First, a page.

literally yesterday I was talking to a 15 year old in the “My Little Pony: Friendshitposting is Magic” Facebook group who said she started watching the show when she was six and now can’t wait for G5. While I’m not sure I’m super comfortable with a young teenager being in a shitposting group considering the weird (though still appropriate by FB standards) content that gets posted there, I’d say on the whole the kids are alright.

Could Arthur C Clarke have ever predicted a phenomenon like MLP:FiM?


I may be wrong, but I get the impression by the time they are fifteen, most kids are already familiar with much worse


I cant remember teh quote correctly, but it was something along the lines of swamping the new TV channels with ours of mindless loq quality quick produced drivel to keep the idle rich occupied.

Soap operas for those who didnt have to spend 18 hours plus a day gleaning or link collecting etc for poverty pay?

Interesting how so many future gazers in the 1950's predicted that we would all become passive TV-watching zombies, but few if any realised that once we had an interactive medium it would lead to new forms of culture like fan fiction.


Maybe because they didnt like the idea of loosing their current employment and payment methods?

Their thinking? Computers create infinite duplicates for zero cost, why pay for someone to do something when someone else will get frustrated enough to do it for free? :pinkiesad2:

Well, I mean. In the 1950s, the connective device that was revolutionizing the world was a passive broadcast medium. People could all see the same shows and the same news events, they were becoming more culturally unified, but the reach of any individual person hadn't actually been extended (except for the very few who made it onto TV). The first "TV dinner" was 1953. ARPAnet didn't even adopt TCP until the 1980s. The idea of a truly social worldwide network was still a fever dream at the bleeding edge of science fiction.

Broadly speaking, with visionary exceptions, science fiction has a tendency to react to the advances of its own era rather than the one around the corner we don't know about yet. I think the cyberpunk movement is the exception that proves the rule: look at how much our current slide toward dystopia resembles the stereotypical cyberpunk setup, but also look at how absolutely absent such simple and revolutionary things as cell phones are missing from old settings. Much less always-on worldwide instant messages. Certain structures such as the rise of unchecked corporatism were already in place dating back to the Reagan era and before, but inventions completely upended the social landscape in the meantime.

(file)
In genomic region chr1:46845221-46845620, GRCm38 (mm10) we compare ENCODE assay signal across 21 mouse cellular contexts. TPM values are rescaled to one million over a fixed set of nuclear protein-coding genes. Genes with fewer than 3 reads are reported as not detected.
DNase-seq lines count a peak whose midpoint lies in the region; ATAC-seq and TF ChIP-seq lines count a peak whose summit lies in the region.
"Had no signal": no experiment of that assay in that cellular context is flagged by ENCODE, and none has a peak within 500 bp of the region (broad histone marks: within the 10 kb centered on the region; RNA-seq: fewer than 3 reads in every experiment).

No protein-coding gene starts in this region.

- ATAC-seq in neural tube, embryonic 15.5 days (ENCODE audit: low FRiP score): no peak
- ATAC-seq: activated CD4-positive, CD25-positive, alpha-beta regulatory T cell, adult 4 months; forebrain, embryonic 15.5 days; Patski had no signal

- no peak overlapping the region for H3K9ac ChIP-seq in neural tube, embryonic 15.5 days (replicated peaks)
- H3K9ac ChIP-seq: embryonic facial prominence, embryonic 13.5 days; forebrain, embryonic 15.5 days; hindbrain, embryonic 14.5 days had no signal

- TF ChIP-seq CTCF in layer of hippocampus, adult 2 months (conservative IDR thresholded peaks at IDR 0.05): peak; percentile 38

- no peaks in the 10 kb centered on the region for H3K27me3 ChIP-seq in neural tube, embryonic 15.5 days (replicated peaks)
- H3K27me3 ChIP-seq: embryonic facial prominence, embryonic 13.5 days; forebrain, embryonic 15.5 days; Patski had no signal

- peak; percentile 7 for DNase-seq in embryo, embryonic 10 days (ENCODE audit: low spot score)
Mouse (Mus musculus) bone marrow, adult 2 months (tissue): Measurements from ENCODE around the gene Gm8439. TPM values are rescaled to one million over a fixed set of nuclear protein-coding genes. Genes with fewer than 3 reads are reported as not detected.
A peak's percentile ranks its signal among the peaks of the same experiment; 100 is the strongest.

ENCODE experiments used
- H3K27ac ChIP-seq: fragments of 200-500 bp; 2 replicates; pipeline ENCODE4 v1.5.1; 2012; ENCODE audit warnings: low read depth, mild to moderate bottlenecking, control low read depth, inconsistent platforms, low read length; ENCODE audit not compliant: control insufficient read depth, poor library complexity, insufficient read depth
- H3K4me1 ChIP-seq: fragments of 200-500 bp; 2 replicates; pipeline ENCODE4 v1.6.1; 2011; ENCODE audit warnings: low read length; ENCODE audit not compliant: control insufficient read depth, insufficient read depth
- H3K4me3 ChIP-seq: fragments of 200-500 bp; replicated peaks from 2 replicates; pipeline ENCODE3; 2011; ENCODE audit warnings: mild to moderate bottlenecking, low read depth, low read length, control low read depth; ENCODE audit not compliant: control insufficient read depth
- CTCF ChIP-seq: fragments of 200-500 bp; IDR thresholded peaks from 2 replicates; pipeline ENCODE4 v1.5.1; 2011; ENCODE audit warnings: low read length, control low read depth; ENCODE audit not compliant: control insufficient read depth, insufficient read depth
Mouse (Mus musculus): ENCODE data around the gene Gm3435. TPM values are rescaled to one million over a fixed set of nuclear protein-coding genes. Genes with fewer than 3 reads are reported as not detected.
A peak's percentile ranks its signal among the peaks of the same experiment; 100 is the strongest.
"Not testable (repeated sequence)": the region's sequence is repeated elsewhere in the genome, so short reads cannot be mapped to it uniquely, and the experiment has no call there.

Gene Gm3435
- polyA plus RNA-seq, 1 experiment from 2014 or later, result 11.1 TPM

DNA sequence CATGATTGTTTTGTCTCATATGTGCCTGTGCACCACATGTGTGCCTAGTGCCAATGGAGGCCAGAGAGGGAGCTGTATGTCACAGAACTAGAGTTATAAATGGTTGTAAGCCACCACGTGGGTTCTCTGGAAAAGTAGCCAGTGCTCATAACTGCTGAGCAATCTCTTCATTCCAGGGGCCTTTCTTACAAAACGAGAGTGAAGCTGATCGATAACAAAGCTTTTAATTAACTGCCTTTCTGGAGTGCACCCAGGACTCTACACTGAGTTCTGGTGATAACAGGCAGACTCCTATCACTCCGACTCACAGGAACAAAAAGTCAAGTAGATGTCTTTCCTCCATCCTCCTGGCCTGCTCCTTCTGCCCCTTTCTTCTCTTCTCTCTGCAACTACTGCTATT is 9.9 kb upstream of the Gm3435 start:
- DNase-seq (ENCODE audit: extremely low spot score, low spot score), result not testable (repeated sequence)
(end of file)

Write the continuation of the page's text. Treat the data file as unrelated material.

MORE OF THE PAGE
And this is very exciting as it means in a few years’ time they will be applying to university, and before too long we will see these super girls (and boys) ruling the world. Maybe the best is still to come.

This is a very interesting thought. I wonder how these 6 year old children to 15 year old teenagers (who I'm now jealous of, I wish I could have grown up with My Little Pony: Friendship is Magic like that, even though I learned a lot from it and it gave me many gifts, as well) will apply the lessons that My Little Pony: Friendship is Magic has taught them.
Will they change the world and bring the great revolution to everything? To be honest, I doubt it. It would be wonderful if the spirit of Equestria would ultimately change humanity for the better. But I've seen firsthoof on more occasions than I care to count how stubborn and learning-resistent humans are. Humanity always makes the same mistakes over and over again, Trump himself is a prime example for that, of history repeating itself, and the worst offenders of humanity sit at the top and also groom others to be their successors, so that they will continue their work in the same backwards fashion.
This sounds depressing, but I'm not getting my hopes up, then I can't get disappointed either.